"The Information in the High-Yield Bond Spread for the Business Cycle: Evidence and Some Implications,"
Oxford Review of Economic Policy,
Oxford University Press, vol. 15(3), pages 132-50, Autumn.
- Mark Gertler & Cara S. Lown, 2000. "The Information in the High Yield Bond Spread for the Business Cycle: Evidence and Some Implications," NBER Working Papers 7549, National Bureau of Economic Research, Inc.
- Edward E. Leamer, 2001. "The Life Cycle of US Economic Expansions," NBER Working Papers 8192, National Bureau of Economic Research, Inc.
- Ryo Horii & Yoshiyasu Ono, 2004. "Learning, Liquidity Preference, and Business Cycle," ISER Discussion Paper 0601, Institute of Social and Economic Research, Osaka University.
- Ryo Horii & Yoshiyasu Ono, 2006. "Learning, Inflation Cycles, and Depression," Discussion Papers in Economics and Business 06-14, Osaka University, Graduate School of Economics and Osaka School of International Public Policy (OSIPP).
- Ryo Horii & Yoshiyasu Ono, 2005. "Financial Crisis and Recovery: Learning-based Liquidity Preference Fluctuations," Macroeconomics 0504016, EconWPA.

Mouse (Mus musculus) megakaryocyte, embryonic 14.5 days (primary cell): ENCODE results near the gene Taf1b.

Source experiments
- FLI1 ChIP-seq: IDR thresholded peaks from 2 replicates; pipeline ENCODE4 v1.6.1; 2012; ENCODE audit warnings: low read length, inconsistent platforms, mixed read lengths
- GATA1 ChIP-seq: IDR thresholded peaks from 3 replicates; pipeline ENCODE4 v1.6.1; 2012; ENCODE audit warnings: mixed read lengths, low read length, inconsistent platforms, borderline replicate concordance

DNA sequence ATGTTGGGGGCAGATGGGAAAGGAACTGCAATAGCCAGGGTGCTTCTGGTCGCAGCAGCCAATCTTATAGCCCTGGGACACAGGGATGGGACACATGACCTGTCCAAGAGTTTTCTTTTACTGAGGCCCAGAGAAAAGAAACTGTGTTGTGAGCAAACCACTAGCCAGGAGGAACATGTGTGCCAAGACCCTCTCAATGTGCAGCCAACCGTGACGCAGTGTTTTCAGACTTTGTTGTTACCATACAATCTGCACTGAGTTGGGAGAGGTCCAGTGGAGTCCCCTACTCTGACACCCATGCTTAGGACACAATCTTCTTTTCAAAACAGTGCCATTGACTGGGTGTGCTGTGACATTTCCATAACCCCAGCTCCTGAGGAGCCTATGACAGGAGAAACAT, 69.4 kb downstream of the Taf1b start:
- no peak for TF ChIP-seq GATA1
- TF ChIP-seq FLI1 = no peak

For technical questions regarding this item, or to correct its authors, title, abstract, bibliographic or download information, contact: (Peter Golla).
If you have authored this item and are not yet registered with RePEc, we encourage you to do it here. This allows to link your profile to this item. It also allows you to accept potential citations to this item that we are uncertain about.
If references are entirely missing, you can add them using this form.
If the full references list an item that is present in RePEc, but the system did not link to it, you can help with this form.
If you know of missing items citing this one, you can help us creating those links by adding the relevant references in the same way as above, for each refering item. If you are a registered author of this item, you may also want to check the "citations" tab in your profile, as there may be some citations waiting for confirmation.
Please note that corrections may take a couple of weeks to filter through the various RePEc services.